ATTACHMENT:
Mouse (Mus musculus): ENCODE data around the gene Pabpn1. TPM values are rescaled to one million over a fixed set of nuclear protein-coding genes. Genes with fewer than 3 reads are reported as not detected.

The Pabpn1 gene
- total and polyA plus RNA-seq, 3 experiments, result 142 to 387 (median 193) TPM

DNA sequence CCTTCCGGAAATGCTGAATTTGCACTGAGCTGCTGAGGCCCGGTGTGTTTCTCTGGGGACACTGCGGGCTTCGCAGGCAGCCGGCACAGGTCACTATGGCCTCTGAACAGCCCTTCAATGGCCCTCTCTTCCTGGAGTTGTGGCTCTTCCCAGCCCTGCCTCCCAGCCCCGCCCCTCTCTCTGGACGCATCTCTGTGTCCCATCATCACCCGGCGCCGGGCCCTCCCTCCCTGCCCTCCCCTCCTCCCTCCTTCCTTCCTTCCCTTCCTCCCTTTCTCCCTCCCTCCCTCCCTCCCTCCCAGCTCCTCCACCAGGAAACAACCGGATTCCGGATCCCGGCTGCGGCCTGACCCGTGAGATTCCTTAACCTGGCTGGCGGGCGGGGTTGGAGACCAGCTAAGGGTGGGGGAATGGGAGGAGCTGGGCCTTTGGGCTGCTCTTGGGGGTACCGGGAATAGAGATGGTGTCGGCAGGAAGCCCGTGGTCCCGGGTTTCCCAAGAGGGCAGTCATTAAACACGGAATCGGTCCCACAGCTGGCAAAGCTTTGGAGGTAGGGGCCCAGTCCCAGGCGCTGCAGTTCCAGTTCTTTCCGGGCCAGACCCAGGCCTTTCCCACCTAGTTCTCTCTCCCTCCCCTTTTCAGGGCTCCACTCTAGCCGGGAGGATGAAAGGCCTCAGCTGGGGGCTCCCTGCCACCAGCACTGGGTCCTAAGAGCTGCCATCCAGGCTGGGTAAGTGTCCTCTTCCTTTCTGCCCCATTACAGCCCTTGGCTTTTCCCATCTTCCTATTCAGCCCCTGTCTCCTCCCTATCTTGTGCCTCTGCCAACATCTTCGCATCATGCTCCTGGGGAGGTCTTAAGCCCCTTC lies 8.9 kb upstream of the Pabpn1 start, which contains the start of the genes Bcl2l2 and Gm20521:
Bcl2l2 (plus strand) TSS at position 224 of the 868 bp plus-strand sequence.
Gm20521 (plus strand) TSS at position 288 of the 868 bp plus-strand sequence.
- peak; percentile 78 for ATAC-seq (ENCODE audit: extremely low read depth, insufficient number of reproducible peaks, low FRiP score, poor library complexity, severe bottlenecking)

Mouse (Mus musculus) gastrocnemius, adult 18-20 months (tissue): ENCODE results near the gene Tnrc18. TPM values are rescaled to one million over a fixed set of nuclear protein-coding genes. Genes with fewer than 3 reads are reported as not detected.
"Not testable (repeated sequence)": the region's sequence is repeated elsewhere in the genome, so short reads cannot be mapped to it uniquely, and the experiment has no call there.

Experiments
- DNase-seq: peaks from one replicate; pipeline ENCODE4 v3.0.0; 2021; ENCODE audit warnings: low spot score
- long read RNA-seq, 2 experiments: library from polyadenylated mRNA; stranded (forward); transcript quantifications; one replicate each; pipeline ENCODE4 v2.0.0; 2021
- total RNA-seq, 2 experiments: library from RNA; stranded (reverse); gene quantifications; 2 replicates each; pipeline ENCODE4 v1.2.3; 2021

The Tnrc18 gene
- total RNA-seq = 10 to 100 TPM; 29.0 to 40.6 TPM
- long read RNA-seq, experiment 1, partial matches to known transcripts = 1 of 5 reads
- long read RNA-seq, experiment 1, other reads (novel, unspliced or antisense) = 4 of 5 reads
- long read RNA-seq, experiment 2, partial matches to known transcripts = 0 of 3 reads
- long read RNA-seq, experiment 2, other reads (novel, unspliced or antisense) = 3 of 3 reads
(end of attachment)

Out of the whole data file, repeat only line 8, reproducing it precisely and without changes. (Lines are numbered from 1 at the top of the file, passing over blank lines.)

Mouse (Mus musculus) gastrocnemius, adult 18-20 months (tissue): ENCODE results near the gene Tnrc18. TPM values are rescaled to one million over a fixed set of nuclear protein-coding genes. Genes with fewer than 3 reads are reported as not detected.